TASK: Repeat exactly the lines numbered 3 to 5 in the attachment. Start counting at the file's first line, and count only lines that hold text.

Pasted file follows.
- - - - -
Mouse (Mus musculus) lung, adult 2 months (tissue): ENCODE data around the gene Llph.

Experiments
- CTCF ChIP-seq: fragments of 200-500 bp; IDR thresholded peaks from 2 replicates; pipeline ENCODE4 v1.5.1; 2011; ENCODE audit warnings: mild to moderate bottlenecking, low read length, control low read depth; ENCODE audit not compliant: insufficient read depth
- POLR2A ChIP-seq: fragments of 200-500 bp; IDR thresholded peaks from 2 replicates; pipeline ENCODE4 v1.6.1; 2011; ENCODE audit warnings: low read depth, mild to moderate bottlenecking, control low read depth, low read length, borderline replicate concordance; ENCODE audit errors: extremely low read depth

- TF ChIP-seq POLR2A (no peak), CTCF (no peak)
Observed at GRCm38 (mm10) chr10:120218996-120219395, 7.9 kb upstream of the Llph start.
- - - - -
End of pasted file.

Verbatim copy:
- CTCF ChIP-seq: fragments of 200-500 bp; IDR thresholded peaks from 2 replicates; pipeline ENCODE4 v1.5.1; 2011; ENCODE audit warnings: mild to moderate bottlenecking, low read length, control low read depth; ENCODE audit not compliant: insufficient read depth
- POLR2A ChIP-seq: fragments of 200-500 bp; IDR thresholded peaks from 2 replicates; pipeline ENCODE4 v1.6.1; 2011; ENCODE audit warnings: low read depth, mild to moderate bottlenecking, control low read depth, low read length, borderline replicate concordance; ENCODE audit errors: extremely low read depth

- TF ChIP-seq POLR2A (no peak), CTCF (no peak)